Akron Road Construction

road construction

Akron drivers will be able to travel the two-way traffic pattern on West Exchange Street starting on Monday.

The 11-million-dollar project took about three years to complete. Akron interim city engineer Mark Moore says that the new two-way traffic pattern will save a lot of time for drivers.   

“They’ll be able to get onto Exchange (Street), travel eastbound. Whether it’s from the 59 ramps. Or, one of the other side streets that come in. But, they’ll be able to move from those areas and directly go eastbound.”

a photo of a highway under construction

A new report found it will cost nearly $4 billion over the next 25 years to keep up with the maintenance on the highways in and around Akron. The budget was announced in the latest Highway Preservation Needs Report from the Akron Metropolitan Transportation Study. The study’s director, Curtis Baker, said the funding could be hard to come by.

This is Akron: City Faces Challenges Catching Up on Road Repairs

Mar 18, 2019
photo of Jamilya Maxwell

Jamilya Maxwell stuck her hand into the dirty water of a giant pothole in Highland Square a couple of weeks ago.


It was wrist deep.


Then she kneeled and spread her arms. But the pothole — in the shape of a giant, flopping goldfish — was wider.


Her boyfriend, Cameron Blakey, took pictures and submitted a claim to the city for $163, the cost of a new tire on his 2011 Mercedes-Benz.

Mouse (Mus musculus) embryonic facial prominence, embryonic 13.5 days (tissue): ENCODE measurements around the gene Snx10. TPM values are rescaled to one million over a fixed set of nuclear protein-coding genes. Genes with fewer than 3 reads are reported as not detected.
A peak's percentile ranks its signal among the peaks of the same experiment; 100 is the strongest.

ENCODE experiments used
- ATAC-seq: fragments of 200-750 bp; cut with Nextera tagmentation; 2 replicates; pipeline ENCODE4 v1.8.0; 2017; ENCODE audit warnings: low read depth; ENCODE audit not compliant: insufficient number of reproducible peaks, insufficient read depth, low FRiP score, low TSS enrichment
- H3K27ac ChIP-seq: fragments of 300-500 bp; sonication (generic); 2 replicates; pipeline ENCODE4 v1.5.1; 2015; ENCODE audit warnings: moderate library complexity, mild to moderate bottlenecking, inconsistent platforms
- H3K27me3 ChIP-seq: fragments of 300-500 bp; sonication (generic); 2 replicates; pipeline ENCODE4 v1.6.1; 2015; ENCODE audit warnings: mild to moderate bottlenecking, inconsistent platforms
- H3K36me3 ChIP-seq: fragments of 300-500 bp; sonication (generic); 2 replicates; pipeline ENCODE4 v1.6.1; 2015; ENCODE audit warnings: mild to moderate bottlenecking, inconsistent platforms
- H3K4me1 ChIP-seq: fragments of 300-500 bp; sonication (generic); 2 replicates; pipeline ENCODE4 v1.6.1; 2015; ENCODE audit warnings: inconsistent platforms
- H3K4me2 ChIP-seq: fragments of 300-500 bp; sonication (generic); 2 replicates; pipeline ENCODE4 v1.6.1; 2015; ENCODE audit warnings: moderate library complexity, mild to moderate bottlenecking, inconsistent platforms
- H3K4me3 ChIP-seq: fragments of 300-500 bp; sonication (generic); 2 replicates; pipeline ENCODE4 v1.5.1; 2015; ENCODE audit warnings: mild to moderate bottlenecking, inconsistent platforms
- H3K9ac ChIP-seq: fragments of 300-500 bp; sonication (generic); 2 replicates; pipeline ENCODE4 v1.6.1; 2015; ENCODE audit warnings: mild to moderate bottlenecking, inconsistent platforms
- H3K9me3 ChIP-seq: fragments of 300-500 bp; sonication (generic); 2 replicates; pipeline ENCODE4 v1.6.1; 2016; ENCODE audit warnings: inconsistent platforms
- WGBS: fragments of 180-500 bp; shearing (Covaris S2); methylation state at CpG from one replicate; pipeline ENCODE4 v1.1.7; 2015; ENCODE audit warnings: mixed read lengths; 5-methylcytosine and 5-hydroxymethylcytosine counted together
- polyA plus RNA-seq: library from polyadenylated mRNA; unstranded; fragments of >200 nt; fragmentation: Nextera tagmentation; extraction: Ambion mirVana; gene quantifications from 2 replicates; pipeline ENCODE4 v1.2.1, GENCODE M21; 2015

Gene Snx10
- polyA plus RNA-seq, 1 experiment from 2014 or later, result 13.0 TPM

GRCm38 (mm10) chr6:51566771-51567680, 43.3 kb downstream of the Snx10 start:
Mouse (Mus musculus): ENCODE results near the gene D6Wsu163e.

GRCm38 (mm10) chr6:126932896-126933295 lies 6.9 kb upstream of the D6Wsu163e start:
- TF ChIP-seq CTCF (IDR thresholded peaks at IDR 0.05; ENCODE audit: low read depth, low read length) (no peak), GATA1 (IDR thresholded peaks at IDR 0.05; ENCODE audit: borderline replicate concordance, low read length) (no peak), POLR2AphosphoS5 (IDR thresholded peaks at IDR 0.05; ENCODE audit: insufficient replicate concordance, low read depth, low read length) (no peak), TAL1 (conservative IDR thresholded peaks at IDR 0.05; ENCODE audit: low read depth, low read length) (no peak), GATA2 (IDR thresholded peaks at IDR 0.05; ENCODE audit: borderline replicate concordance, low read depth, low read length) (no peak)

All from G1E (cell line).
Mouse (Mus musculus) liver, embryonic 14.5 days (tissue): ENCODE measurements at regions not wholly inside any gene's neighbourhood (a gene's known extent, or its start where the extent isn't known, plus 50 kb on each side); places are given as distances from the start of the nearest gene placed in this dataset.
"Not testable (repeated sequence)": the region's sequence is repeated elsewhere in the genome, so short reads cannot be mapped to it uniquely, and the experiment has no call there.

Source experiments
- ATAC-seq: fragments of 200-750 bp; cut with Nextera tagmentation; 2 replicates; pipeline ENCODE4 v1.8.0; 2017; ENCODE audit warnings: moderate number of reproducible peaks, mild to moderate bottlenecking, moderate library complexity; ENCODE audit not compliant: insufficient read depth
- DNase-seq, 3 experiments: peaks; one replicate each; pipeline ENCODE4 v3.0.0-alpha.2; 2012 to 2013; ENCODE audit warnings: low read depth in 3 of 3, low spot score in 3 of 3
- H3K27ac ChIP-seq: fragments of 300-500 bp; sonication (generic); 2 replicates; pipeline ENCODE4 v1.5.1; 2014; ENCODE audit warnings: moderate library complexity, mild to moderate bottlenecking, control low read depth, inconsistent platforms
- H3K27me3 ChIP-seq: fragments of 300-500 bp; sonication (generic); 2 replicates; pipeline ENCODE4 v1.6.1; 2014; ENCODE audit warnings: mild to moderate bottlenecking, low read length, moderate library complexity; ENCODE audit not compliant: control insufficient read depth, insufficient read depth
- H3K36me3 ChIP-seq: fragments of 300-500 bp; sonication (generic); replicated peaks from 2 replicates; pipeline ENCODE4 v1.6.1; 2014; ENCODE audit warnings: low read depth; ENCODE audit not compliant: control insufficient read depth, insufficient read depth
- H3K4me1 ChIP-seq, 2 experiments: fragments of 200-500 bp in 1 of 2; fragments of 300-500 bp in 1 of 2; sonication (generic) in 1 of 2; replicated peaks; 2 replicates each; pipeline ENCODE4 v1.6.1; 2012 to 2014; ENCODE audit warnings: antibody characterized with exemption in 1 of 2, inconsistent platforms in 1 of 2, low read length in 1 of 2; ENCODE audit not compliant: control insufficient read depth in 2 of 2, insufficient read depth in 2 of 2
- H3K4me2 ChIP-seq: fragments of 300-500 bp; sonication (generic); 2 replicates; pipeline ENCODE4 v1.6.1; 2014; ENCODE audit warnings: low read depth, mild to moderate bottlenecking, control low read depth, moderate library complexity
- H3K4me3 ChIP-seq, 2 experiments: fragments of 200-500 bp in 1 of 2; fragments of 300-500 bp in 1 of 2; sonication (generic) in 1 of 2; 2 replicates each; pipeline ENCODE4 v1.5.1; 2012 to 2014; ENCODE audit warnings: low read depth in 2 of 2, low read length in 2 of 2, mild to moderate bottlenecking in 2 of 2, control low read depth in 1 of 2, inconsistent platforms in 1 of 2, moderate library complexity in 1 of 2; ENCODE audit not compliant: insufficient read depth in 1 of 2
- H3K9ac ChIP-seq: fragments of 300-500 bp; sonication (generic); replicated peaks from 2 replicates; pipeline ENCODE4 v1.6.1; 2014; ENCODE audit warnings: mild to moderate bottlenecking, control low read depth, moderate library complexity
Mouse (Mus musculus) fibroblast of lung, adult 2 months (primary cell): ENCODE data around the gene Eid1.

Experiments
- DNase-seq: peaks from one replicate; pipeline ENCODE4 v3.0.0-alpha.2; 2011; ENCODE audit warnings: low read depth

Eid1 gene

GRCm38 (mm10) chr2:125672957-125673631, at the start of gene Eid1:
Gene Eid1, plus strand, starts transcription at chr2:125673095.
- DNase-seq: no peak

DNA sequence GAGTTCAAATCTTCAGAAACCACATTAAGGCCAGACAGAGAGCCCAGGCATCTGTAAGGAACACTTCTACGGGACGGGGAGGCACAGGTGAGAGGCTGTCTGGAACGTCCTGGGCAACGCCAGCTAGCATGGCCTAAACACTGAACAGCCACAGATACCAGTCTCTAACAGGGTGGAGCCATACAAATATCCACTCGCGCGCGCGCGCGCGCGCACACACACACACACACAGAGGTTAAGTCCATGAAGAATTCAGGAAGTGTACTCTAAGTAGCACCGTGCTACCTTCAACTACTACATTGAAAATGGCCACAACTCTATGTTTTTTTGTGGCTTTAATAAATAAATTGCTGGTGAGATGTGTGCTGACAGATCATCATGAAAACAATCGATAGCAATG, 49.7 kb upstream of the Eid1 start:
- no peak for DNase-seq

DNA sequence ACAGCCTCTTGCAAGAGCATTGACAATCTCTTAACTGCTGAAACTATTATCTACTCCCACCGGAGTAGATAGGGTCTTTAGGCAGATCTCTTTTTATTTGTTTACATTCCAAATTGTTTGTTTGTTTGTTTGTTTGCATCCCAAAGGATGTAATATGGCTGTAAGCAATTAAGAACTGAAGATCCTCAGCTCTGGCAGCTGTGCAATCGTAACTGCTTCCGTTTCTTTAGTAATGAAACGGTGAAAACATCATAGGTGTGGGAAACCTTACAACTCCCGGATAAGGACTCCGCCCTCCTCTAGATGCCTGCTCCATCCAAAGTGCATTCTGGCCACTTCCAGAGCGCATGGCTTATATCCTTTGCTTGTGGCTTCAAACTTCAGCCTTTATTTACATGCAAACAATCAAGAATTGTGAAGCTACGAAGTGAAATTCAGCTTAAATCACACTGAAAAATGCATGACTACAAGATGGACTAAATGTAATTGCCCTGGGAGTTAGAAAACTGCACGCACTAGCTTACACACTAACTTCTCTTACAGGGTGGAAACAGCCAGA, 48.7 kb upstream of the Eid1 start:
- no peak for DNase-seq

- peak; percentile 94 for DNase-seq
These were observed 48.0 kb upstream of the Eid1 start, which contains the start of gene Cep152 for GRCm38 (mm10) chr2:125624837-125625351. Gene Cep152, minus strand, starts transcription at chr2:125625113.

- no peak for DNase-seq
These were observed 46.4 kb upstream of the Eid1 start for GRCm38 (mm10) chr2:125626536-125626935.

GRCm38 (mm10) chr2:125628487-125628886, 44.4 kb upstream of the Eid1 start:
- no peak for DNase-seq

“I love Akron," Maxwell said. "... We’re actually looking to move to Highland Square because it’s the only artsy-fartsy area around here."


Akron officials say revenue from the city’s Issue 4 income tax will help pay for new asphalt on about 54 miles of city roadways this year.

The income tax increase, approved by voters in 2017, raises about $16 million per year for the city to divide equally between the police department, the fire department and road resurfacing and repair.

Akron plans to spend a total of $7 million in its 2019 resurfacing program, which includes $4.15 million from Issue 4. That money enables the city to resurface 37 more miles of roadway than would have been possible.

Akron Interchange Shut Downs Are Delayed

Aug 3, 2016
Central interchange, Akron
Beirne own work / Wikipedia

The Ohio Department of Transportation temporarily backed away Wednesday from closing three main ramps of the central interchange of interstate highways and Route 8 in Akron. 

The problem was signs -- or, rather, the lack of them. The multi-year project, for which the ramp work is an early step, will eventually cost a half a billion dollars and affect much of Summit County.

But, ODOT found that contractors didn’t have all of the required warning and detour signs in place in time for the shutdown last night.

Justin Chesnic is a spokesman for the department.